Heightened Tensions in the Middle East


There has been a series of events which have escalated tensions between Iran and the U.S. There have been riots, attacks, mobs, and threats. However, what caught the attention of the world was the death of General Soleimani, a top Iranian general. This sparked a global conversation and raised questions about who is in the wrong. This direct attack on Iran has escalated the situation to a new high. But, aggression between Iran and the U.S. has been building up for a long time.

The U.S. has been involved in Iran since 1953 when Iran started forcing foreigners out of their oil reserves. At the time, Britain had a big stake in their oil industry. They had a plant in Iran called the Anglo-Iranian Oil Company which the Iranian government tried to take over. Britain responded by boycotting Iran. But as the situation continued to unfold, Britain and the U.S. were afraid that the prime minister was unreliable and a communist takeover might happen. So, the U.S. and Britain overthrew the government and seated a monarch in power. Twenty six years later the people overthrew the U.S. backed leader. They returned back to a republic. But the people were still unhappy with America so they protested outside of the embassy, which quickly turned violent. They took almost 60 American hostages for 444 days. After that, there were secret arms deals in 1985, a ban on all Iranian trade within America in 2002, and a secret Iranian nuclear plant discovered in 2003. Finally, in the early 2010’s they reached a nuclear deal that lifted sanctions and decreased nuclear weapons. However, this peace wouldn’t last long.

The more modern part of this relationship started in 2018. President Trump pulled out of the Iranian Nuclear deal and reinstated sanctions. He claims he did this because the deal was “rotten” and America didn’t have the ability to actually stop Iran’s nuclear production. This was the first step towards the current situation between Iran and America. Trump designated part of the Iranian military a terrorist group in April 2019, for the first time in U.S. history.  In the summer of  2019, several oil tankers were hit with explosions and America pointed their finger at Iran. This caused the U.S. to deploy an additional 1,500 troops to the Middle east. Later, in July, Iran started to drawback from the nuclear deal. Riots started over economic concerns in November. Two days after Christmas, December 27, there was a rocket attack on a military base in Iraq that injured a service member and killed an American citizen. While no group officially claimed the attack, the U.S. was quick to react two days later with an air strike on a Iranian backed terrorist group in Iraq. On the last day of 2019, Iranian protesters attacked the American embassy in Iran. Finally, General Soleimani was killed in a U.S. led airstrike creating outrage throughout Iran. The Iranians responded with a missile strike on a military base in the middle east, which was mostly vacant. The question now is, how will the U.S. and Iran move forward?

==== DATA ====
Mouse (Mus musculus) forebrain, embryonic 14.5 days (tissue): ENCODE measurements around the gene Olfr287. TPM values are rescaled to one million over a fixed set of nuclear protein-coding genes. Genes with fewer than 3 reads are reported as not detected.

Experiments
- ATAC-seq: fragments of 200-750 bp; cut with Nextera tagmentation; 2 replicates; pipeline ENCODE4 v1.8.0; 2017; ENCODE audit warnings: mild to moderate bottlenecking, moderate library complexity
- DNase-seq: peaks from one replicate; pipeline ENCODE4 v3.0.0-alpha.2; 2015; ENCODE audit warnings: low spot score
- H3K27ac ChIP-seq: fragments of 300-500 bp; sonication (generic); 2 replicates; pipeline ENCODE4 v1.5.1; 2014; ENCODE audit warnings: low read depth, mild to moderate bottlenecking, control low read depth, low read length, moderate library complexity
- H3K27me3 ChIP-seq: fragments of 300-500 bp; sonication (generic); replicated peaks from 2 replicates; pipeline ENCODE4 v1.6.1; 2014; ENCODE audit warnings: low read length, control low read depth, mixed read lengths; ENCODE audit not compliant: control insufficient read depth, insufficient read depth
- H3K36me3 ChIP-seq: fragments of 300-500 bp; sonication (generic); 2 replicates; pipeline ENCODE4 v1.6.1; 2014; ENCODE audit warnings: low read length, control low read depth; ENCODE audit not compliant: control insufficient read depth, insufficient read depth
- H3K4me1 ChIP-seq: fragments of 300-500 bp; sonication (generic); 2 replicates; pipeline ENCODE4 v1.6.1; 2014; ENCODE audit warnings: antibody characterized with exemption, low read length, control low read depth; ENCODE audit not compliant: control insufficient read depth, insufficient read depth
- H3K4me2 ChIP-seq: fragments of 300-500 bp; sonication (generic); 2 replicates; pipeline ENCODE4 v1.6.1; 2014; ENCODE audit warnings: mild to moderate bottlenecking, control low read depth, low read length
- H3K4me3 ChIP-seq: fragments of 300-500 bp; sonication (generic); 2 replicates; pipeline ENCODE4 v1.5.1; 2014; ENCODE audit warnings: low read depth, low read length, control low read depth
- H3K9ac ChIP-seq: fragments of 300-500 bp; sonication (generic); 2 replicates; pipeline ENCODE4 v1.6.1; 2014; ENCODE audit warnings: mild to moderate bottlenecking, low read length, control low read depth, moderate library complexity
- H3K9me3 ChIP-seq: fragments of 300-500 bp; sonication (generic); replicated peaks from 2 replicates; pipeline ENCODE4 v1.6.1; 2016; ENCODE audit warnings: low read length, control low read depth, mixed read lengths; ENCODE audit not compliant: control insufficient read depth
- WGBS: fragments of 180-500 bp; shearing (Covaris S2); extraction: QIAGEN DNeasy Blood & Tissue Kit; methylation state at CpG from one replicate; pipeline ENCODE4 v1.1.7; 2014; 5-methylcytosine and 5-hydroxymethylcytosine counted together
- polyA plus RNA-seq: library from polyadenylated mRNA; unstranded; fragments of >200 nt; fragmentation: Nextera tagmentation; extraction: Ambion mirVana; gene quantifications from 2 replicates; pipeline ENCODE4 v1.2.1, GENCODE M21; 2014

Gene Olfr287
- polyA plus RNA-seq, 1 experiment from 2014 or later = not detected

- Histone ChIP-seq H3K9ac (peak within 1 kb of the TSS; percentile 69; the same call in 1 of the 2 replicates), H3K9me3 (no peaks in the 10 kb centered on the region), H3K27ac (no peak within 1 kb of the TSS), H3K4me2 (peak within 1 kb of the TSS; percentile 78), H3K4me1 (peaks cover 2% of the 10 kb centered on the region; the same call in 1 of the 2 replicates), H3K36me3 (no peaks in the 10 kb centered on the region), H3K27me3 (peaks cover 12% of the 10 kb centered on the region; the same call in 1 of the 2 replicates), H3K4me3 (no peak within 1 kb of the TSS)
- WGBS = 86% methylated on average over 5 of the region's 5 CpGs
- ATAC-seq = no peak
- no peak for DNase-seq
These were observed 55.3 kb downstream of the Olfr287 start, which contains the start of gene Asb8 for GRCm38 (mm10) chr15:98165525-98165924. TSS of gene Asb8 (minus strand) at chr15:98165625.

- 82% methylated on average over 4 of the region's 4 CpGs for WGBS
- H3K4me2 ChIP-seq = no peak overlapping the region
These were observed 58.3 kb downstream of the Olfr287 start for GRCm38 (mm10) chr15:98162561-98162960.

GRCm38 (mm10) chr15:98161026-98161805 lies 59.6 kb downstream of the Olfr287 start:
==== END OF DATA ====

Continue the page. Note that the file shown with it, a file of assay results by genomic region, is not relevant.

While the future of the U.S. and Irans’ relationship is uncertain, there are several paths that this situation could follow. De-escalation. Perhaps the easiest route to follow for both world powers would be de-escalation. The most recent strike on an American base did not leave anyone seriously injured. This was called an intentional move by the leader of Iran, Hussan Rouhandi. According to the Guardian, Rouhandi said, “Iran will not wage war against any nation.” However, the possibility of a war has not been completely knocked off the board.  CNBC quoted Mark Esper, the U.S. Secretary of Defense, who said, “If we get word of attacks, we will take preemptive action as well to protect American forces, protect American lives. The game has changed.” America has the biggest military budget and one of the largest military forces, so war is in the realm of their capabilities.  After the attack on the embassy 3000 troops were deployed to the area. A war, in America, means anywhere from one million and 16 million deployed troops. Moreover, if there is war between America and Iran there would be implications beyond war. It is no secret wars cost money. But a study from Brown University’s Cost of War Project estimates that $5.9 trillion was spent post 9/11 on war. A war with Iran could be deadly and costly. Can America afford the cost?


With Iran and the USA’s future still unclear, there are a lot of things that the public is still learning and trying to understand. From their lengthy history to the modern timeline leading up to the death of General Soleimani. Now, on to their future. The biggest question weighs heavy on some people’s minds; Will there be war? Because there is one thing for certain, this is not the end of this situation.